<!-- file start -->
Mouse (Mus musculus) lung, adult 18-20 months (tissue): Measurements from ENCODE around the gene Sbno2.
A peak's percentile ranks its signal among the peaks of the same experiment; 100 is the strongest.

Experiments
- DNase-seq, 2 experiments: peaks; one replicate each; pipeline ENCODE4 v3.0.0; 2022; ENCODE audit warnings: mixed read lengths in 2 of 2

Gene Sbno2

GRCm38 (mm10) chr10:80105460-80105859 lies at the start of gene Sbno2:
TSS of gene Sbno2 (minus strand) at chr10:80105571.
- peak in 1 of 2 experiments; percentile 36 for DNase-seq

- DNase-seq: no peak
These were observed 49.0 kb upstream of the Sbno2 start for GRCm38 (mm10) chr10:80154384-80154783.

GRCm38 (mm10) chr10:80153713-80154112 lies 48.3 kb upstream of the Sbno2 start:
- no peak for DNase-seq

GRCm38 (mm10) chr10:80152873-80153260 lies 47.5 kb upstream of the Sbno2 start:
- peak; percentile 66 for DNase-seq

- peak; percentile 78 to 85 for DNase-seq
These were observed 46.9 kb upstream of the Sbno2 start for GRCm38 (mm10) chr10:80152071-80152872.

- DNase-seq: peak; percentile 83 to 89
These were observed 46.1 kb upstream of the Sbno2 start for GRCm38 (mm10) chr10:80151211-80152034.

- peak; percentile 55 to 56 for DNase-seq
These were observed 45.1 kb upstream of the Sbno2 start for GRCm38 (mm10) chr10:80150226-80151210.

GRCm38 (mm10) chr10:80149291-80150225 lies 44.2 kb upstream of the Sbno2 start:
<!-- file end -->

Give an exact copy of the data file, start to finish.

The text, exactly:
Mouse (Mus musculus) lung, adult 18-20 months (tissue): Measurements from ENCODE around the gene Sbno2.
A peak's percentile ranks its signal among the peaks of the same experiment; 100 is the strongest.

Experiments
- DNase-seq, 2 experiments: peaks; one replicate each; pipeline ENCODE4 v3.0.0; 2022; ENCODE audit warnings: mixed read lengths in 2 of 2

Gene Sbno2

GRCm38 (mm10) chr10:80105460-80105859 lies at the start of gene Sbno2:
TSS of gene Sbno2 (minus strand) at chr10:80105571.
- peak in 1 of 2 experiments; percentile 36 for DNase-seq

- DNase-seq: no peak
These were observed 49.0 kb upstream of the Sbno2 start for GRCm38 (mm10) chr10:80154384-80154783.

GRCm38 (mm10) chr10:80153713-80154112 lies 48.3 kb upstream of the Sbno2 start:
- no peak for DNase-seq

GRCm38 (mm10) chr10:80152873-80153260 lies 47.5 kb upstream of the Sbno2 start:
- peak; percentile 66 for DNase-seq

- peak; percentile 78 to 85 for DNase-seq
These were observed 46.9 kb upstream of the Sbno2 start for GRCm38 (mm10) chr10:80152071-80152872.

- DNase-seq: peak; percentile 83 to 89
These were observed 46.1 kb upstream of the Sbno2 start for GRCm38 (mm10) chr10:80151211-80152034.

- peak; percentile 55 to 56 for DNase-seq
These were observed 45.1 kb upstream of the Sbno2 start for GRCm38 (mm10) chr10:80150226-80151210.

GRCm38 (mm10) chr10:80149291-80150225 lies 44.2 kb upstream of the Sbno2 start: